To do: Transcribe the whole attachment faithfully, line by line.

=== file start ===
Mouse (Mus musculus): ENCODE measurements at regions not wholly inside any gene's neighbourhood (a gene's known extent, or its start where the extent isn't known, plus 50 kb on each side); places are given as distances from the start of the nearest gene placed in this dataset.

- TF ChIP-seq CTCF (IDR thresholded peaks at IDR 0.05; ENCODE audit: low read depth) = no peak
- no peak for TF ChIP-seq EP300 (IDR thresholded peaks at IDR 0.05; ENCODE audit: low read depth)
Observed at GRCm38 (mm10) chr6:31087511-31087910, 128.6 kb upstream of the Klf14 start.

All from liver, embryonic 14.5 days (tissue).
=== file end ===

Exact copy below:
Mouse (Mus musculus): ENCODE measurements at regions not wholly inside any gene's neighbourhood (a gene's known extent, or its start where the extent isn't known, plus 50 kb on each side); places are given as distances from the start of the nearest gene placed in this dataset.

- TF ChIP-seq CTCF (IDR thresholded peaks at IDR 0.05; ENCODE audit: low read depth) = no peak
- no peak for TF ChIP-seq EP300 (IDR thresholded peaks at IDR 0.05; ENCODE audit: low read depth)
Observed at GRCm38 (mm10) chr6:31087511-31087910, 128.6 kb upstream of the Klf14 start.

All from liver, embryonic 14.5 days (tissue).